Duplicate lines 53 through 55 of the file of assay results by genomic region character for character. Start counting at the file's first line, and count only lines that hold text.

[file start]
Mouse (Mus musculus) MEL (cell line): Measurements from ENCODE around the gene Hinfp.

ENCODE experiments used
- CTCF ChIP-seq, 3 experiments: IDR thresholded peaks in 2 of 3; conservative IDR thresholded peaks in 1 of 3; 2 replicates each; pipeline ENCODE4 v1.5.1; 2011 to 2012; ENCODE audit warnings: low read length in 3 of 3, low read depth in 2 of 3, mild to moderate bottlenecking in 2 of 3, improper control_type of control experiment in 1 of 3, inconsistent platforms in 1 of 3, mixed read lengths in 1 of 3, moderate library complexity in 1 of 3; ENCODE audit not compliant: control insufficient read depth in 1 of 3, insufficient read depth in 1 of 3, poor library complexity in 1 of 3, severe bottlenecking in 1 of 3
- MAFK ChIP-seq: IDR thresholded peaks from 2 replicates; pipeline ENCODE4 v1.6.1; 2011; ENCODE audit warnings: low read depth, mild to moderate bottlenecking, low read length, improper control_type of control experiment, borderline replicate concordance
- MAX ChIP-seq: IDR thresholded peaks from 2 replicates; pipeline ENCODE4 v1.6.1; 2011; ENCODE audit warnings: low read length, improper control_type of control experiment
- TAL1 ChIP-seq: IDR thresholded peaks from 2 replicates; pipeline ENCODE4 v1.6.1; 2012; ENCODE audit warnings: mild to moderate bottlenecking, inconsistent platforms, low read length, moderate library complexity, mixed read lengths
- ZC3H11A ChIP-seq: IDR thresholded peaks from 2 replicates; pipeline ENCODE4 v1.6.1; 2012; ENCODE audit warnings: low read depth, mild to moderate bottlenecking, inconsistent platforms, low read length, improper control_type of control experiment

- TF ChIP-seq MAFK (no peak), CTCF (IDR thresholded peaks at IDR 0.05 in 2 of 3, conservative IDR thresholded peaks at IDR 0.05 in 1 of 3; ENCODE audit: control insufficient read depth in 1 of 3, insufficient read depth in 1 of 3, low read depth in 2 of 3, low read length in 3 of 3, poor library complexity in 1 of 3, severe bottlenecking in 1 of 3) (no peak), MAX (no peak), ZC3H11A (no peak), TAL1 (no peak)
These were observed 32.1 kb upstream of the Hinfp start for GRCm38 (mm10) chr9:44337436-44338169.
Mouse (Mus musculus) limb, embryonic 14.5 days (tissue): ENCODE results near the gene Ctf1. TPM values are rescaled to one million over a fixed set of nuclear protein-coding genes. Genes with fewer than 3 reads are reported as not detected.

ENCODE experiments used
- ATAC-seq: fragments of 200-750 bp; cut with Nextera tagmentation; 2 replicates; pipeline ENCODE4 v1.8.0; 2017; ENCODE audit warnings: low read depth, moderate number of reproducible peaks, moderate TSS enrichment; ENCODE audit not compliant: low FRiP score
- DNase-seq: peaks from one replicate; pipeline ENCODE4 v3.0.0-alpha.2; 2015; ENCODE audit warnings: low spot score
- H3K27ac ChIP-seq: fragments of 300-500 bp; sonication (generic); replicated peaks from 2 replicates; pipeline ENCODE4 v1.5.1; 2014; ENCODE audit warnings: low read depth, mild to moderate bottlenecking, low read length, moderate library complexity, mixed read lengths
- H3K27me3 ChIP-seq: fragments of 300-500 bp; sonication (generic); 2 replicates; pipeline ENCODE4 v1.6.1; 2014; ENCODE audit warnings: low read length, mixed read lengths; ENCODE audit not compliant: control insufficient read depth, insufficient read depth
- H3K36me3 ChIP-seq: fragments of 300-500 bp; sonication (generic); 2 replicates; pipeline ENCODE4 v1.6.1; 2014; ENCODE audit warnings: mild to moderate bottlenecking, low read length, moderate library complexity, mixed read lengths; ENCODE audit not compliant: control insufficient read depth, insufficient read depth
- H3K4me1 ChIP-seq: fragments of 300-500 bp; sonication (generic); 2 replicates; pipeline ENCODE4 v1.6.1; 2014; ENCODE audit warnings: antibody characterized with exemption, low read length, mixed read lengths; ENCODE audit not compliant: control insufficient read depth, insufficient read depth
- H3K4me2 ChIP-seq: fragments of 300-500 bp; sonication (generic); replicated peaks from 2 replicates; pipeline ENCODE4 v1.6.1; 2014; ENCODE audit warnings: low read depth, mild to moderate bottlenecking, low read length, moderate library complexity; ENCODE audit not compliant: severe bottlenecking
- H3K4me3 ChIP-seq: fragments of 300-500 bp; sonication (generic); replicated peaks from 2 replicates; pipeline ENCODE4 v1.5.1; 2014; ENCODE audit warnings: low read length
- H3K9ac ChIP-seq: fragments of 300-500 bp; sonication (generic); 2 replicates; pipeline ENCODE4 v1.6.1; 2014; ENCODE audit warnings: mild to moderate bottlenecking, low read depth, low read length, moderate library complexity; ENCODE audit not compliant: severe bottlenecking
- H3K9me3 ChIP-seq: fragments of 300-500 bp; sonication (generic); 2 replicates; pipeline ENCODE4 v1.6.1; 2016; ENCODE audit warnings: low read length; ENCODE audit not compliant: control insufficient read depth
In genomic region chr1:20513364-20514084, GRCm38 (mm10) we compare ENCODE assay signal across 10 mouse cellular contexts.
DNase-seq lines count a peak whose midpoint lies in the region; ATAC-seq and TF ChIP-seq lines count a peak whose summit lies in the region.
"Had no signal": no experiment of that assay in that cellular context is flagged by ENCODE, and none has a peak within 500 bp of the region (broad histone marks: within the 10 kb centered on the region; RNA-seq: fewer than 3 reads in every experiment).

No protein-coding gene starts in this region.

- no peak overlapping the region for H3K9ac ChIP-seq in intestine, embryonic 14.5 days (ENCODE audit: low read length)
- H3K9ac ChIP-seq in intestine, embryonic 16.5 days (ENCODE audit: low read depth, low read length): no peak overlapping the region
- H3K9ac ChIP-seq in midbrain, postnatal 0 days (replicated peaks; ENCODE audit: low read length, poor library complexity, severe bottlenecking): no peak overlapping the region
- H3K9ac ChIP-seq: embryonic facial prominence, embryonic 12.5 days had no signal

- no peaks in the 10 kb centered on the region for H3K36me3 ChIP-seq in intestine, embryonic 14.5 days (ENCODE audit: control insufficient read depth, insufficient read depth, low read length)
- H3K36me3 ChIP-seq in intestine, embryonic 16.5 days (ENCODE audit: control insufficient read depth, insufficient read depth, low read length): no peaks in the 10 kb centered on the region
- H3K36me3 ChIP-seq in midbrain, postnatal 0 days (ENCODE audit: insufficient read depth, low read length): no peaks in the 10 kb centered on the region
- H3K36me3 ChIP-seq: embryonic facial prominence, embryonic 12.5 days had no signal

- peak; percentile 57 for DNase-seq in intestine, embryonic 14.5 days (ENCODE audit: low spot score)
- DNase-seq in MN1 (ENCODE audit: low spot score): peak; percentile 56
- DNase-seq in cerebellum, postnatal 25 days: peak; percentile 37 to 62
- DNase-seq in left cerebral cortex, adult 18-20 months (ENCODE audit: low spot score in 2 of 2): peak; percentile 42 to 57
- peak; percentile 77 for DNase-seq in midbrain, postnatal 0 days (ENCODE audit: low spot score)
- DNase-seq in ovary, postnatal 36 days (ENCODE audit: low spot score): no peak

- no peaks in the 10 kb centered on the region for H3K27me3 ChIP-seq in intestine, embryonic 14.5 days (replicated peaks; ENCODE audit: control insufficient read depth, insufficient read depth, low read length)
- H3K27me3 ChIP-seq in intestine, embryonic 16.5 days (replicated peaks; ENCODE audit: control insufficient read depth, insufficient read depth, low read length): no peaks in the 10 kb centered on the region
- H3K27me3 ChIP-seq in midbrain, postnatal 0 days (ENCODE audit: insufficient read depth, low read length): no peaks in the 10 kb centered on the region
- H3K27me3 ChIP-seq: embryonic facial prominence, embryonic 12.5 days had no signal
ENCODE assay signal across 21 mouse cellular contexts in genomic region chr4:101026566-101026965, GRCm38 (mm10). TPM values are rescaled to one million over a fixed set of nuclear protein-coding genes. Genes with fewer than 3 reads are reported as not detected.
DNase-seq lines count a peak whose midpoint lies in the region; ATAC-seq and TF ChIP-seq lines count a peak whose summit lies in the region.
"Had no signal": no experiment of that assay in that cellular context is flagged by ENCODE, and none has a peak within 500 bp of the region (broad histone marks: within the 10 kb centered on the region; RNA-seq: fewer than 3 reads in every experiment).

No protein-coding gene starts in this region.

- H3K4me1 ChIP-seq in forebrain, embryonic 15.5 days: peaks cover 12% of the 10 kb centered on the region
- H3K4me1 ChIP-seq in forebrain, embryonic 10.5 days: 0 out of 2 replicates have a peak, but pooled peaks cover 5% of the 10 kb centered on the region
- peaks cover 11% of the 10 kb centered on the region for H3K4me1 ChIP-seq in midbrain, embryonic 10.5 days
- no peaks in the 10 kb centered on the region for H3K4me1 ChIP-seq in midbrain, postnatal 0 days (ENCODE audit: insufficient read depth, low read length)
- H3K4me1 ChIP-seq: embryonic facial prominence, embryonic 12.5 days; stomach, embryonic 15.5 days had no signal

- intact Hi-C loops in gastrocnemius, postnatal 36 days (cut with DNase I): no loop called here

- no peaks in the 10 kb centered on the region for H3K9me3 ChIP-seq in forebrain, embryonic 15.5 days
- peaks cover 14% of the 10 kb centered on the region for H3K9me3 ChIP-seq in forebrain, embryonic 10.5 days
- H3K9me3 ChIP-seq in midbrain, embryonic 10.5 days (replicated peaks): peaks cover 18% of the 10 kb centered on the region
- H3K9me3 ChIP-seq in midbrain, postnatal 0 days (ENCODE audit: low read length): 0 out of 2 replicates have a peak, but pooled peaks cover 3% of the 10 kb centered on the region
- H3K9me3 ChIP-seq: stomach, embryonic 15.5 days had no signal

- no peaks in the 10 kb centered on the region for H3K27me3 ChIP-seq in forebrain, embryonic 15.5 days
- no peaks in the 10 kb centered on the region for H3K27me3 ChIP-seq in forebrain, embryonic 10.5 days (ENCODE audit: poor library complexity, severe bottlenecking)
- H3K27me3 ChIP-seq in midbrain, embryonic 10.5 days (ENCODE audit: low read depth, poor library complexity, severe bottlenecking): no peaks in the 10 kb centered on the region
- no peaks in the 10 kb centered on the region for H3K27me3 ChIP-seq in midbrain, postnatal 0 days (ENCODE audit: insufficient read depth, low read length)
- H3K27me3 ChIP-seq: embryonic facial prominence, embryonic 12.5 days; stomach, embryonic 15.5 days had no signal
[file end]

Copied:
- intact Hi-C loops in gastrocnemius, postnatal 36 days (cut with DNase I): no loop called here

- no peaks in the 10 kb centered on the region for H3K9me3 ChIP-seq in forebrain, embryonic 15.5 days
- peaks cover 14% of the 10 kb centered on the region for H3K9me3 ChIP-seq in forebrain, embryonic 10.5 days